IPO Process (Initial Public Offerings)
One method for a Company to go public is through a registered offering (an initial public offering or “IPO”). A registered offering is where a company files a registration statement with the SEC to sell its securities, either directly or securities already held by selling shareholders. When the registration statement relates to the Company selling securities directly, it is an IPO. When the registration statement relates to the sale of securities already held by shareholders it is called a “secondary offering.” Moreover, when a Company which is already public registers to sell securities directly, this is also called an IPO. While there are many advantages of going public there is also a very strict IPO process.
IPO Process: The SEC
The SEC reviews and sometimes comments on the disclosures. Upon confirmation that the SEC is satisfied that the disclosures meet the requirements of the securities laws, a registration statement goes effective and the securities may be sold.
The SEC does not comment on, nor does it have the authority to judge, the quality of a business or its offering. That is, the SEC cannot deny a Company the right to sell its securities, regardless of whether it thinks it is a good deal or that the Company has value. However, the SEC does comment on, and sometimes extensively, the quality of the disclosures in a registration statement. It is the SEC’s job to make sure that the disclosures meet all the requirements of the securities laws, including, the risks associated with an offering.
IPO Process: Types of Registered Offerings
There are two basic types of registered offerings. First a direct registered offering whereby a company registers its shares for sale to the public (an initial public offering or IPO). The securities can be sold either directly by the Company or through an underwriter (registered broker dealer). The second is through a re-sale registered offering. In a re-sale registered offering a company first sells its securities to shareholder through a private placement and then registers those shareholders’ securities for re-sale to the public. A company can also complete a combination of the two. Moreover, in a registered offering, the Company can register shares of its officers, directors and insiders for re-sale.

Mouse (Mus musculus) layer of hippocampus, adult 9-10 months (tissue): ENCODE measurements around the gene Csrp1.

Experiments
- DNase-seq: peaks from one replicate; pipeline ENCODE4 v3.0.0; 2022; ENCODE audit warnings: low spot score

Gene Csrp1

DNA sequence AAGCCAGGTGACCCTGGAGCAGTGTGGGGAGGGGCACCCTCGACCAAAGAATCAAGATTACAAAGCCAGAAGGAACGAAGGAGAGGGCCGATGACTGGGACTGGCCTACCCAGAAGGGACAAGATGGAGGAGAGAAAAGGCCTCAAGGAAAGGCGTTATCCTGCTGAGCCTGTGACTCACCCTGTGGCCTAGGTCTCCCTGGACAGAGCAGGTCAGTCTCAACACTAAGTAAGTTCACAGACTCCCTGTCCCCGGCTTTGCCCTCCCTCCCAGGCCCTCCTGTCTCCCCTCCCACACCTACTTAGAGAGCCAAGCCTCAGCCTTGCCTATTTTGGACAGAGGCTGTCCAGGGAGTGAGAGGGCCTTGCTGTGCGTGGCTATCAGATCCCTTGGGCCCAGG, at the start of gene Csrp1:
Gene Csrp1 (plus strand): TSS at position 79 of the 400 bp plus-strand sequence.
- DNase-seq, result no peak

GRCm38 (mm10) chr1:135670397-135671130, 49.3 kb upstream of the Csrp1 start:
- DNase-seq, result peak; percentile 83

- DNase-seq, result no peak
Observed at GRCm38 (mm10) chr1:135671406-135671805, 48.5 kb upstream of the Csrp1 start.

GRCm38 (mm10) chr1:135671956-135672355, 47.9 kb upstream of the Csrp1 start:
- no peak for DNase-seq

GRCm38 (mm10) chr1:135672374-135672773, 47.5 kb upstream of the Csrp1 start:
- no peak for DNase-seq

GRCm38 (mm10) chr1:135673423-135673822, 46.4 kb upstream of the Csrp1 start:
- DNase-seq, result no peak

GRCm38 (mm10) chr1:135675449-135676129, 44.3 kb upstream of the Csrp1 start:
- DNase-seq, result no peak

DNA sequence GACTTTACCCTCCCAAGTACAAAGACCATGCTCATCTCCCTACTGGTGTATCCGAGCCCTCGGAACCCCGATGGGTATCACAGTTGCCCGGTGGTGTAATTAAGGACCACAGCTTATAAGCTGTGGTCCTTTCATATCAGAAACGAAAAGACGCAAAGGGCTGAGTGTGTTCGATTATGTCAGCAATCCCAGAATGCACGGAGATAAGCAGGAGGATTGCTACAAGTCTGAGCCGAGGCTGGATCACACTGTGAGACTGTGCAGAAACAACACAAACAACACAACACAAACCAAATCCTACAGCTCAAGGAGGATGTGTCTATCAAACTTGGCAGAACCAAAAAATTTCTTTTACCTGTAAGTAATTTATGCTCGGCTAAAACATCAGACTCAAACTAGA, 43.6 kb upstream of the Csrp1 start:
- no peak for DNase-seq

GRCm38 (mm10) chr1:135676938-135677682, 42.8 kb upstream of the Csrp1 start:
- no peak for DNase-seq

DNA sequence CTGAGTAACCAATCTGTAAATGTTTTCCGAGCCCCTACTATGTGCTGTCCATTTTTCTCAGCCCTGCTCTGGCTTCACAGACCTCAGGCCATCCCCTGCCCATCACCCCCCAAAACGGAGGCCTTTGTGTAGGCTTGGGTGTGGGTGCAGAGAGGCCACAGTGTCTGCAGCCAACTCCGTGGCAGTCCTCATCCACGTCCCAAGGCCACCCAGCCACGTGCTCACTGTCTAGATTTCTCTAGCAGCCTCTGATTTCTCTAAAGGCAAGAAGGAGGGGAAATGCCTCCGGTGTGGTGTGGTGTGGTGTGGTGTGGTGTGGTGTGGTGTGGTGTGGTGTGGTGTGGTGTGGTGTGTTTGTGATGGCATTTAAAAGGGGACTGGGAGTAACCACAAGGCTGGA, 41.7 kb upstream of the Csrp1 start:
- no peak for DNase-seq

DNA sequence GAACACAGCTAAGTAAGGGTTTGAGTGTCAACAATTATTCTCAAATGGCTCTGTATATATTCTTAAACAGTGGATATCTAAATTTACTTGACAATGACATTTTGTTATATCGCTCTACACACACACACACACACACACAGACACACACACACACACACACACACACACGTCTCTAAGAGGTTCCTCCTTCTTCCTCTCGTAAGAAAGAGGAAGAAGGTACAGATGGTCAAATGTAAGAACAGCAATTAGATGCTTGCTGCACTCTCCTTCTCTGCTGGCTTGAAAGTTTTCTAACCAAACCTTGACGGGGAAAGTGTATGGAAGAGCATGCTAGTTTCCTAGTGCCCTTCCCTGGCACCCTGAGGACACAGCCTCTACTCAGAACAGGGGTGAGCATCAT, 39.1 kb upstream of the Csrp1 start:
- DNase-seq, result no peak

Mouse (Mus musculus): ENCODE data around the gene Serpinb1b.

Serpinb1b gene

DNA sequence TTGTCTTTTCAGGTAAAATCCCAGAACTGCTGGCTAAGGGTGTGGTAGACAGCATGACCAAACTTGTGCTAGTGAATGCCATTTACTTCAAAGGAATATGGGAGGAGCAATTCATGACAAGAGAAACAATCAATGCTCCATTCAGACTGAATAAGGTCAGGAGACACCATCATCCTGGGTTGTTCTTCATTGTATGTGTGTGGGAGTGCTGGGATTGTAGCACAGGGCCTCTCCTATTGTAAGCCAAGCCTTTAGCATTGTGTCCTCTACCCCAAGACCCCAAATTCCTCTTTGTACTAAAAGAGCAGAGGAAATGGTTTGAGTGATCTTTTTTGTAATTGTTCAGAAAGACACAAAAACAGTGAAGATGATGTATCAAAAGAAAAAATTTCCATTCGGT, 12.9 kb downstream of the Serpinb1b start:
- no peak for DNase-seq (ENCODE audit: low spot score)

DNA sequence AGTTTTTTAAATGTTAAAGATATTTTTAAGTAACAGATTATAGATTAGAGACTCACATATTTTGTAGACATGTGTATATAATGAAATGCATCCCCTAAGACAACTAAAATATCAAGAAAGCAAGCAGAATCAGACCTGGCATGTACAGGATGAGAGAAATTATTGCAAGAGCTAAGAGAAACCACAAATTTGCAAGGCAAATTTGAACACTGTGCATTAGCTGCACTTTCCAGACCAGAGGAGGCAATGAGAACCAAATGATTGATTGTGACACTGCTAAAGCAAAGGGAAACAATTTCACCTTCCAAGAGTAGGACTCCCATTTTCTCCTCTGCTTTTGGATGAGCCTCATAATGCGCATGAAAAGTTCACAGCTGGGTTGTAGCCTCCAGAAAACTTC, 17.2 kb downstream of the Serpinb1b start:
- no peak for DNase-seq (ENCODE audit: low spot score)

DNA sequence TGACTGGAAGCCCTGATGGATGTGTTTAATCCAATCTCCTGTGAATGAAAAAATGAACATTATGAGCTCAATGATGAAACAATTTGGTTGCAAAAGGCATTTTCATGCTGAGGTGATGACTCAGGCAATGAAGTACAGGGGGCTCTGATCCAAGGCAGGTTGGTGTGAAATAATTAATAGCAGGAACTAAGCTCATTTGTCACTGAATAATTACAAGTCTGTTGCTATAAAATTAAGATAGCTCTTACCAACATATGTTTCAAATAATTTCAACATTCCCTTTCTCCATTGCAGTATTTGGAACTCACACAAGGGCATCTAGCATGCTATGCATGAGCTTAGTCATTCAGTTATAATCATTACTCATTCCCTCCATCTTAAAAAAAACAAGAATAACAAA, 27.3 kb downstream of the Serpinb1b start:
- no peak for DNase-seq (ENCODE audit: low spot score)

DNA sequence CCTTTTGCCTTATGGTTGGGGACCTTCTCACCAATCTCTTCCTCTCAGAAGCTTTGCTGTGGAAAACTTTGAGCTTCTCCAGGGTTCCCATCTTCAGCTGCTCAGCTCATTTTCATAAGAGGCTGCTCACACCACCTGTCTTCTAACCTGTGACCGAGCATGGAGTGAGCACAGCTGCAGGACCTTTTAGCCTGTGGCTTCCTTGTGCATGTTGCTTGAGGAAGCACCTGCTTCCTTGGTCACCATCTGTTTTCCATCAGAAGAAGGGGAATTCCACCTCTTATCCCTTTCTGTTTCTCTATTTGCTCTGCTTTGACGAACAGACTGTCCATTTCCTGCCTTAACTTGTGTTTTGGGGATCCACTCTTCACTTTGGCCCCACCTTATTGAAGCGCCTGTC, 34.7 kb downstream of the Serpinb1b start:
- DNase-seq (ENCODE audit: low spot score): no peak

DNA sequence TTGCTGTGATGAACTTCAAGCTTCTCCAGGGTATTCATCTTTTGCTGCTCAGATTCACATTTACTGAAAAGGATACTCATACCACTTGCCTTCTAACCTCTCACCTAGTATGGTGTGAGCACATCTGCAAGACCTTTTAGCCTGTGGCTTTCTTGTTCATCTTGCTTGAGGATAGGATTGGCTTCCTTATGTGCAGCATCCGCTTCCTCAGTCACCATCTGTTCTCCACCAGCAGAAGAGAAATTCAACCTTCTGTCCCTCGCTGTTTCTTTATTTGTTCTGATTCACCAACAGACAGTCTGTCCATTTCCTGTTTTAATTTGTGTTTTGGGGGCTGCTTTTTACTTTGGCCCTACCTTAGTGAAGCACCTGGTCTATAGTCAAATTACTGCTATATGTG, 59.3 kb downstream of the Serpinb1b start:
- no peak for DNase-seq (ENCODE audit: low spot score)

Following the effectiveness of a registration statement, a market maker will file a Form 211 with FINRA. Upon satisfaction by FINRA that the disclosures in the Form 211 satisfy SEC Rule 15c2-11, a trading symbol will be assigned and the market maker will be able to begin to quote the securities. Moreover, once the market maker has continuously quoted the Company securities for 30 days, other market makers will be eligible to quote the securities as well without having to file a separate 211 application. This is commonly known as being piggy back qualified.
A Company that completes a registered offering becomes subject to the reporting requirements of the Securities Exchange Act of 1934. That is, the Company must continue to file quarterly reports on Form 10-Q and annual reports on Form 10-K with the SEC. The quarterly reports must contain financial statements which have been reviewed by an independent accountant and the annual report must contain audited financial statements, audited by an independent auditor. In addition, the Company must file periodic reports on Form 8-K upon the happening of certain events and transactions outside the ordinary course of business. Moreover, a reporting company is subject to the proxy rules of the Exchange Act, which governs information provided and solicitation of shareholder votes.
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